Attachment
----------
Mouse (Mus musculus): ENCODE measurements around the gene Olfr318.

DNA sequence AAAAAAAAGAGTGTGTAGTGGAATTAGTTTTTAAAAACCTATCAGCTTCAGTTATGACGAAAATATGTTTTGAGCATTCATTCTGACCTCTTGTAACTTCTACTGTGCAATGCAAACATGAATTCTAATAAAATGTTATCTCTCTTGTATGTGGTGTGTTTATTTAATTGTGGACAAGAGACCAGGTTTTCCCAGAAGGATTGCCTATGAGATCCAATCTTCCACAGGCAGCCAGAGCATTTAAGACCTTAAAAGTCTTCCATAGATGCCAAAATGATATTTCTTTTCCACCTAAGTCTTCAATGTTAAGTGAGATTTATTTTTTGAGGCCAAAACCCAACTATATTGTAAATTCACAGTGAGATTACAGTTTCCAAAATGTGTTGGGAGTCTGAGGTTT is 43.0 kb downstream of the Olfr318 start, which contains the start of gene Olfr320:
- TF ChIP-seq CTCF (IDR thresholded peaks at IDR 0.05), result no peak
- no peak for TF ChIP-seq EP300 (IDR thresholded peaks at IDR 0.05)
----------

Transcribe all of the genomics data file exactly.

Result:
Mouse (Mus musculus): ENCODE measurements around the gene Olfr318.

DNA sequence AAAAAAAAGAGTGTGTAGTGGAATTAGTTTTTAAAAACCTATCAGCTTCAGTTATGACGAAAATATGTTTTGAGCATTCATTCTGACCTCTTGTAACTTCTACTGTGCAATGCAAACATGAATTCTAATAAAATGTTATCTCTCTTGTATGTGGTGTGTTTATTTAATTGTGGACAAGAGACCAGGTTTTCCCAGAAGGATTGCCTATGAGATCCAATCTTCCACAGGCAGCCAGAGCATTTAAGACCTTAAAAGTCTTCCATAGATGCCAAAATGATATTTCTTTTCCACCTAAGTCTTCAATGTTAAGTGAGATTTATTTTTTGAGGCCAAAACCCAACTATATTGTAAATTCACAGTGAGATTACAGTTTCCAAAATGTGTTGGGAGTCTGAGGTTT is 43.0 kb downstream of the Olfr318 start, which contains the start of gene Olfr320:
- TF ChIP-seq CTCF (IDR thresholded peaks at IDR 0.05), result no peak
- no peak for TF ChIP-seq EP300 (IDR thresholded peaks at IDR 0.05)